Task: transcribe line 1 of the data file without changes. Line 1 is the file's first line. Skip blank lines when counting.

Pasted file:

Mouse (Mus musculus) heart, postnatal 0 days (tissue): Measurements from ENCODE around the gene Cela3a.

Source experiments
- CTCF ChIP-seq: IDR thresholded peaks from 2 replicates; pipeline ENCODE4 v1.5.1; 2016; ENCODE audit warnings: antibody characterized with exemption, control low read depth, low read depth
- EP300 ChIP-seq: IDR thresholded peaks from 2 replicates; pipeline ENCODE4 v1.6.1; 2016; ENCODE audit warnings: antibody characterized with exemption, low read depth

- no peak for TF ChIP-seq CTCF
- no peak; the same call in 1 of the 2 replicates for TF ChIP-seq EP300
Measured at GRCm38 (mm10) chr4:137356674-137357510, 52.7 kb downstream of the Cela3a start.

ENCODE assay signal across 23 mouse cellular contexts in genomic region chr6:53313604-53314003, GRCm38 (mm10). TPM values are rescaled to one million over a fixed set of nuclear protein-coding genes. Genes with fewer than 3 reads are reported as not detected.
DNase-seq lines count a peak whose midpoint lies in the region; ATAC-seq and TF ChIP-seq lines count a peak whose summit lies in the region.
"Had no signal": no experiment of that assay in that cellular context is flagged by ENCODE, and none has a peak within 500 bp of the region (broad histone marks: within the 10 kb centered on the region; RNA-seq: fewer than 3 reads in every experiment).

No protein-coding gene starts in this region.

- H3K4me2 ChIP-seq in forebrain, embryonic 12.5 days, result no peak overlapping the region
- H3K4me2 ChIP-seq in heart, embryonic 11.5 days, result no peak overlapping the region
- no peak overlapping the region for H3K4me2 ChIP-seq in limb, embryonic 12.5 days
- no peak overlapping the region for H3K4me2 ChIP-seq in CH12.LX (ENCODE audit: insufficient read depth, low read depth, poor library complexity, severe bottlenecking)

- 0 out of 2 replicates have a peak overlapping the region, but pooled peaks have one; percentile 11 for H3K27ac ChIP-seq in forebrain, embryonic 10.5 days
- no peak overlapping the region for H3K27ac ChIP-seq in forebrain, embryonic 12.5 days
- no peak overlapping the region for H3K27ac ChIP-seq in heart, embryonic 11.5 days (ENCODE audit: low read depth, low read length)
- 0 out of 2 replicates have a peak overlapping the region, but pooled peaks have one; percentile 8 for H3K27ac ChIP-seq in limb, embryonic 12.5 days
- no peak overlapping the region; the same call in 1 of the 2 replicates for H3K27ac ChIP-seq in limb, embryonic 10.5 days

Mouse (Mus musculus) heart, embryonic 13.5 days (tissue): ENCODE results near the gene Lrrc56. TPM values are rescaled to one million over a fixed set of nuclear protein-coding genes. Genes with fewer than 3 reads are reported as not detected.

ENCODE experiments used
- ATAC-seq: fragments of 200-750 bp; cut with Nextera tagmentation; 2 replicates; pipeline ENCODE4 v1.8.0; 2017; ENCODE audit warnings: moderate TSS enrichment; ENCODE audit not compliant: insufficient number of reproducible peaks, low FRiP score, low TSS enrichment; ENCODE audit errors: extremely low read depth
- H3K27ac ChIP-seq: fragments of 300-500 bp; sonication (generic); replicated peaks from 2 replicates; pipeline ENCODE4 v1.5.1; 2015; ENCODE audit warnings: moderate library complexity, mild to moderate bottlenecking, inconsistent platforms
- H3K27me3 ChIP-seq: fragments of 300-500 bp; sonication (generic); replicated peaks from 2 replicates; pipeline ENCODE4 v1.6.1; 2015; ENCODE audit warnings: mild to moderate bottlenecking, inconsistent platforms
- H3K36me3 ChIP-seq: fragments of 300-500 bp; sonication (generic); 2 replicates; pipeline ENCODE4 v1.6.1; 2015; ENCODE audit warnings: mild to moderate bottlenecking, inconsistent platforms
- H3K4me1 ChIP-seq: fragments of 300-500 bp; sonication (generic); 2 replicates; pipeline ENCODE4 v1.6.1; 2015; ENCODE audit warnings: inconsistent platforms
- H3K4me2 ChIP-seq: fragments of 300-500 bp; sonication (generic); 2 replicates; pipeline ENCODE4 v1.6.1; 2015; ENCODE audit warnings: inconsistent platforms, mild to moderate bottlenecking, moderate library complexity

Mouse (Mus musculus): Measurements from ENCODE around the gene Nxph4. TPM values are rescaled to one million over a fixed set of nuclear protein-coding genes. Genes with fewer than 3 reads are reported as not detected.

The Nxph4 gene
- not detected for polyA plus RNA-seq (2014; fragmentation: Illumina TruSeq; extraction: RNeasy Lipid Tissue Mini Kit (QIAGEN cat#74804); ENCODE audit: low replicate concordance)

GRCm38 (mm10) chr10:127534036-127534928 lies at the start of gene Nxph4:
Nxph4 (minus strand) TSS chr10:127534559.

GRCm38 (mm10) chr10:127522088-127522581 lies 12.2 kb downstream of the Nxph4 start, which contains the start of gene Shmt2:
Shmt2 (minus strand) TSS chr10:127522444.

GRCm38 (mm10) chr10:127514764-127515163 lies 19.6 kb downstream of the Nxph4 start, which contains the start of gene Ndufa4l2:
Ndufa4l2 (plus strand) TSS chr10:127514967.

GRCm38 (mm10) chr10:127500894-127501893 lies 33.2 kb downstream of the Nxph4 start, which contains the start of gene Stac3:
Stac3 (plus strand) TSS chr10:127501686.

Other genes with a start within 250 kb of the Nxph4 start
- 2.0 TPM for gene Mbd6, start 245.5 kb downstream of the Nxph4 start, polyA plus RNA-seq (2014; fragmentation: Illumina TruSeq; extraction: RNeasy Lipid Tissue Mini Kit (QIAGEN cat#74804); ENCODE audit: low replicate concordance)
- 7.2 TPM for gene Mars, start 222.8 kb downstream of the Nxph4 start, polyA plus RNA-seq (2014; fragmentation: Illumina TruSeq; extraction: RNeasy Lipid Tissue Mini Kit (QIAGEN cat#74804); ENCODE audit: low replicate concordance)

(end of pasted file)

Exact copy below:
Mouse (Mus musculus) heart, postnatal 0 days (tissue): Measurements from ENCODE around the gene Cela3a.